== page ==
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Romney Wins HomeGain Survey Election

by Chicago Agent

In a poll of real estate professionals, Mitt Romney received the most support.

Real estate website HomeGain recently surveyed Realtors on a number of economic topics, and though most of the questions dealt with prices and home values, a question on political support yielded interesting results, according to a HousingWire piece on the survey.

Agents were asked which candidate they supported in the 2012 Presidential Election, and the leading vote-getter was not current President Barack Obama, but Republican candidate Mitt Romney, who pulled in 34 percent of the vote to Obama’s 32 percent.

Following behind were Herman Cain with 16 percent (who has since dropped out of the race), Ron Paul with 10 percent, and Rick Perry with 8 percent. Homeowners were also surveyed, and among them, Obama holds a decisive lead with 41 percent to Romney’s 25 percent.

Romney’s lead with real estate professionals, though, is intriguing, especially considering the candidate’s relative silence on housing policy. And when he has commented on housing, Romney has not been overtly supportive for substantial assistance for the tough market.

According to a piece on PolitiFact, the most extensive comments Romney has made were in an interview with the Las Vegas Review-Journal, where he commented on foreclosures and home refinancing programs.

“Don’t try and stop the foreclosure process,” Romney said, a reference to the Obama White House’s attempt to deal with the vast amount of REO properties on both private bank and GSE books. “Let it run its course and hit the bottom. Allow investors to buy homes, put renters in them, fix the homes up, and let it turn around and come back up. The Obama administration has slow walked the foreclosure processes that have long existed, and as a result we still have a foreclosure overhang.”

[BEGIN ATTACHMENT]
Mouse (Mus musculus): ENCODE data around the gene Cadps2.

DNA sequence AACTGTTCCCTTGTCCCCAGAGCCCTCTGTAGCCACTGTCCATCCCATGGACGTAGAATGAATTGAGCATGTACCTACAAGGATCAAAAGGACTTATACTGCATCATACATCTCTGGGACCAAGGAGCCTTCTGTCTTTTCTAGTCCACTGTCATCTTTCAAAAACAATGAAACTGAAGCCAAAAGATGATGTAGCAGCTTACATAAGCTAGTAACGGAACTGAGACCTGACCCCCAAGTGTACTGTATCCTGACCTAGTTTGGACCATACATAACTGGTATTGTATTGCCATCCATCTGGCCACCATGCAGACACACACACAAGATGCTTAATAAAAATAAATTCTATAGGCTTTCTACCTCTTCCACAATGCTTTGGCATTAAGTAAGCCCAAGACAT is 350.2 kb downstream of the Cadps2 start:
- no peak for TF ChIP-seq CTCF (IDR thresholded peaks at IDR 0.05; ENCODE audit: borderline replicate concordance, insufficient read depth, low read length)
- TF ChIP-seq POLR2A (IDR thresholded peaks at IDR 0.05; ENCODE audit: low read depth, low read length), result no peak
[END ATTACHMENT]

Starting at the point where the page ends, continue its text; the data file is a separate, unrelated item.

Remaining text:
“I think the idea of helping people refinance homes to stay in them is one that’s worth further consideration,” Romney also said, after criticizing the first-time homebuyer tax credit as “ineffective.”

“But I’m not signing on until I find out who’s going to pay and who’s going to get bailed out, and that’s not something which we know all the answers to,” he said.

Romney has not offered any comments on the White House’s latest revisions to the Home Affordable Refinance Program, which seeks to offer more homeowners with the exact possibilities Romney mentions in his comments. His remarks on foreclosures, though, were quickly seized by Democrats in an attack ad that ran in Arizona, a state rife with foreclosures.

Given Romney’s silence on housing policy, could his lead in the HomeGain survey imply that real estate professionals, at least among those sampled, would prefer a more laissez-faire approach to housing from Washington?

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